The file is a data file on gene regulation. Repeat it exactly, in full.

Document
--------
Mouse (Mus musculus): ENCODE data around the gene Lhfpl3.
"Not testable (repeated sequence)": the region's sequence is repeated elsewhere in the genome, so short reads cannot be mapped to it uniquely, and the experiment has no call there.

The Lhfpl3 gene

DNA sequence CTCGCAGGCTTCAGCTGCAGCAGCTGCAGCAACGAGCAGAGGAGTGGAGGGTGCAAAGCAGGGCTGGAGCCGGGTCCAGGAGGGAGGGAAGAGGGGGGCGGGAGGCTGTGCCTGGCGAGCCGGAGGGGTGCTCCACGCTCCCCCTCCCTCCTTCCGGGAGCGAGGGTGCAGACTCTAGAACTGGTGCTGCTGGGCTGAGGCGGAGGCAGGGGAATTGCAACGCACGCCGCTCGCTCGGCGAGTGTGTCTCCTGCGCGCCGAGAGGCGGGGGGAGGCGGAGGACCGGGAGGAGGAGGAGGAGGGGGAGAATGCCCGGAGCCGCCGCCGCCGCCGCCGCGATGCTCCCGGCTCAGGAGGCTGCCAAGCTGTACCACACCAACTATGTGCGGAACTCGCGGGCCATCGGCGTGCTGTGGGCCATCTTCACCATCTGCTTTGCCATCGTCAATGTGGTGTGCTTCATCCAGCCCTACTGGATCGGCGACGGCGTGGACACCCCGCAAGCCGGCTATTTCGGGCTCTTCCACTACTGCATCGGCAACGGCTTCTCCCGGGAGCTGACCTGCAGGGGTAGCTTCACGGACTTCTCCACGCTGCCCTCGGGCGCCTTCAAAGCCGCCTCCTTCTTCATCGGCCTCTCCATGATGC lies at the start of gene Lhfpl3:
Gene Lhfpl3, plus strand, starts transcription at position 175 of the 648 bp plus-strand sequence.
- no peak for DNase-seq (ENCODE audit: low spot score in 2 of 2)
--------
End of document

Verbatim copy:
Mouse (Mus musculus): ENCODE data around the gene Lhfpl3.
"Not testable (repeated sequence)": the region's sequence is repeated elsewhere in the genome, so short reads cannot be mapped to it uniquely, and the experiment has no call there.

The Lhfpl3 gene

DNA sequence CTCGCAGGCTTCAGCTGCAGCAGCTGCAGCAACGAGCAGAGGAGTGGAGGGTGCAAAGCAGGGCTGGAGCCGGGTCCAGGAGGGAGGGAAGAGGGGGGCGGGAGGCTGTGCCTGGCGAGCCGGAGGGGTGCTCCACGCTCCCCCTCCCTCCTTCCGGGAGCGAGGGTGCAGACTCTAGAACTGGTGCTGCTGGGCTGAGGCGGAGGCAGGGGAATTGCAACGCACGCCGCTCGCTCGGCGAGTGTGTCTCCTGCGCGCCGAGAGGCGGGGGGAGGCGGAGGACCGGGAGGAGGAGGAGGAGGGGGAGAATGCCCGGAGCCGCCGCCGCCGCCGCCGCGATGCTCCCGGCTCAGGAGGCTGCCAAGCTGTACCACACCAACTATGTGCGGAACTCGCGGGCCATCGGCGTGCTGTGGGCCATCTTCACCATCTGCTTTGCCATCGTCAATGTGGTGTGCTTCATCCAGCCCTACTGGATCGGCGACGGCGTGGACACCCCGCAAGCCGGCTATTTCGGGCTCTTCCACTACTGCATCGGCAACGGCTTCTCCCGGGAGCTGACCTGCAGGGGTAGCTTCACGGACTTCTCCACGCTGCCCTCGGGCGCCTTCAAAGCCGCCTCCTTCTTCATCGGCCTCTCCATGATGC lies at the start of gene Lhfpl3:
Gene Lhfpl3, plus strand, starts transcription at position 175 of the 648 bp plus-strand sequence.
- no peak for DNase-seq (ENCODE audit: low spot score in 2 of 2)